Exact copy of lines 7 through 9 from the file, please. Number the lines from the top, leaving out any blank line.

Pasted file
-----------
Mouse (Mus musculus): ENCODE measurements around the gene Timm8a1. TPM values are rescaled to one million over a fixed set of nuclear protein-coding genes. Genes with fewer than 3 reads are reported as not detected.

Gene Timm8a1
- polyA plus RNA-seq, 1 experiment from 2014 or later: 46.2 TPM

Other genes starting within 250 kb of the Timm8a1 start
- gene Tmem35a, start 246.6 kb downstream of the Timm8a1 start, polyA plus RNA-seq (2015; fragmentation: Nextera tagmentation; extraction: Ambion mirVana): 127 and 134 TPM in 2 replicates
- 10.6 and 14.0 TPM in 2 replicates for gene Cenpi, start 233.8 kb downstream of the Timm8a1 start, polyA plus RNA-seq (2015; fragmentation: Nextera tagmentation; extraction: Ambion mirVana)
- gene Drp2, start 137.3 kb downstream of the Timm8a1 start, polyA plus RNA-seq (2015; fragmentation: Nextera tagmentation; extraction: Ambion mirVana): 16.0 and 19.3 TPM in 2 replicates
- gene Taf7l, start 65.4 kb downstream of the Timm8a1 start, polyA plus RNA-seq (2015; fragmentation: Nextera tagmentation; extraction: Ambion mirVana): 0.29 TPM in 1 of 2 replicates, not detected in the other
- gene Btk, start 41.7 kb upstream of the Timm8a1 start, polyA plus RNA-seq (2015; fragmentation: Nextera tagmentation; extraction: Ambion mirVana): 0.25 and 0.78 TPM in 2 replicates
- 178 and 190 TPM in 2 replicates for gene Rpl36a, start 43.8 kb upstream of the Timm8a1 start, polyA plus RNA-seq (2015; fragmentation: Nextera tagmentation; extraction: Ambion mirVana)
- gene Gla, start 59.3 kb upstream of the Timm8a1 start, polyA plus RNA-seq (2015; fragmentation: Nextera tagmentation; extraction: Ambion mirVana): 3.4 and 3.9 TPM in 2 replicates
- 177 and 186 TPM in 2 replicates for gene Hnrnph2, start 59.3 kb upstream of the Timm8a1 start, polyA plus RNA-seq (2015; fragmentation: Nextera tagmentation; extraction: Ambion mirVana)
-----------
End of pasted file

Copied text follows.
- gene Drp2, start 137.3 kb downstream of the Timm8a1 start, polyA plus RNA-seq (2015; fragmentation: Nextera tagmentation; extraction: Ambion mirVana): 16.0 and 19.3 TPM in 2 replicates
- gene Taf7l, start 65.4 kb downstream of the Timm8a1 start, polyA plus RNA-seq (2015; fragmentation: Nextera tagmentation; extraction: Ambion mirVana): 0.29 TPM in 1 of 2 replicates, not detected in the other
- gene Btk, start 41.7 kb upstream of the Timm8a1 start, polyA plus RNA-seq (2015; fragmentation: Nextera tagmentation; extraction: Ambion mirVana): 0.25 and 0.78 TPM in 2 replicates